Cassandra Extavour and Leo Blondel provide the strongest suggestive evidence yet that at least part of a specific gene came from bacterial genomes.
June 2, 2020 • ~9 min
science-technology bacteria genes faculty-of-arts-and-sciences fas harvard peter-reuell cassandra-extavour horizontal-gene-transfer gene blondel extavour gene-transfer germ-cells leo-blondel osk-domain oskar
Tamara Pico, a postdoctoral fellow, is using records of flooding in the Bering Strait to make inferences about how the ice sheets that covered North America responded to the warming climate, and how their melting might have contributed to climate changes.
Feb. 26, 2020 • ~6 min
science-technology faculty-of-arts-and-sciences fas harvard peter-reuell reuell environments-sustainability sea-level flooding science-advances bering-strait flood ice ice-sheets paleoclimate pico tamara-pico younger-dryas
Christina Warinner says ancient dental plaque offers insights into diets, disease, dairying, and women’s roles of the period.
Nov. 19, 2019 • ~11 min
science-technology anthropology basic-research fas peter-reuell gsas plaque christina-warinner dental-calculus
A Harvard study is exploring the way humans’ sense of “intuitive physics” of the real world leaves fingerprints on the fictional universes we create.
Nov. 14, 2019 • ~8 min
science-technology physics faculty-of-arts-and-sciences fas harvard peter-reuell reuell fiction fictional-worlds frogs imagination intuitive-physics intuitive-psychology levitating levitating-frogs magic stone tomer-ullman turn-to-stone ullman
An analysis of 20 butterfly genomes found evidence that many butterfly species — including distantly related species — show a surprisingly high amount of gene flow between them, Harvard researchers found.
Oct. 31, 2019 • ~6 min
science-technology genome butterfly genes faculty-of-arts-and-sciences fas harvard peter-reuell reuell edelman gene-flow genomes heliconius hybrid hybridization introgression james-mallet mallet michael-miyagi miyagi nate-edelman
Scientists from Harvard and the University of Virginia have developed the first robotic tuna that can accurately mimic both the highly efficient swimming style of tuna, and their high speed.
Oct. 23, 2019 • ~5 min
science-technology robot robotics faculty-of-arts-and-sciences fas harvard peter-reuell reuell science-robotics fish george-lauder biomechanics lauder robot-fish swimming tuna tunabot
Using precisely focused lasers that act as “optical tweezers,” Harvard scientists have been able to capture and control individual ultracold molecules – the eventual building-blocks of a quantum computer – and study the collisions between them in more detail than ever before.
Oct. 2, 2019 • ~6 min
science-technology quantum faculty-of-arts-and-sciences fas harvard peter-reuell reuell science john-doyle doyle quantum-computer lasers center-for-ultracold-atoms kang-kuen-ni molecular-tweezers molecules ni optical-tweezers quantum-science-and-engineering-initiative tweezers ultracold-atoms ultracold-molecules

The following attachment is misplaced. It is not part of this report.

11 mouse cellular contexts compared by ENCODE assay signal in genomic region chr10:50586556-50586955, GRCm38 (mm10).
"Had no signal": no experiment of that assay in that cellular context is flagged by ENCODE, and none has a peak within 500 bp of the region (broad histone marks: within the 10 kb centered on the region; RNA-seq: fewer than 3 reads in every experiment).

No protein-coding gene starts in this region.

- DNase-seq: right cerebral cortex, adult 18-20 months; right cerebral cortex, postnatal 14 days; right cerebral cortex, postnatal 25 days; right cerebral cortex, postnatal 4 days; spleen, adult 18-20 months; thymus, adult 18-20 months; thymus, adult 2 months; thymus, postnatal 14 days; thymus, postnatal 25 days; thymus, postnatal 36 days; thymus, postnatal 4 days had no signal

Samuel Mehr has long been interested in questions of what music is, how music works, and why music exists. To help find the answers, he’s created the Music Lab, an online, citizen-science project aimed at understanding not just how the human mind interprets music, but why music is a virtually ubiquitous feature of human societies.
Sept. 12, 2019 • ~6 min
science-technology music psychology internet online faculty-of-arts-and-sciences fas harvard peter-reuell reuell citizen-science data-science-initiative mehr music-lab samuel-mehr tone-deaf tone-deafness world-music-quiz
Study shows that students learn more when taking part in classrooms that employ active-learning strategies
A new Harvard study shows that, though students felt like they learned more from traditional lectures, they actually learned more when taking part in active-learning classrooms.
Sept. 4, 2019 • ~8 min
science-technology education physics test faculty-of-arts-and-sciences fas harvard peter-reuell reuell science proceedings-of-the-national-academy-of-sciences pnas active-learning classrooms educational-outcomes learning lecture lectures passive-learning science-education test-scores
Martin Haesemeyer set out to build an artificial neural network that worked differently than fish’s brains, but what he got was a system that almost perfectly mimicked the zebrafish — and that could be a powerful tool for understanding biology.
Aug. 27, 2019 • ~6 min
science-technology deep-learning biology faculty-of-arts-and-sciences fas harvard peter-reuell reuell neuron zebrafish artificial-neural-network biological-neural-network haesemeyer heat heat-gradient learning-algorithm martin-haesemeyer neural-network whole-brain-imaging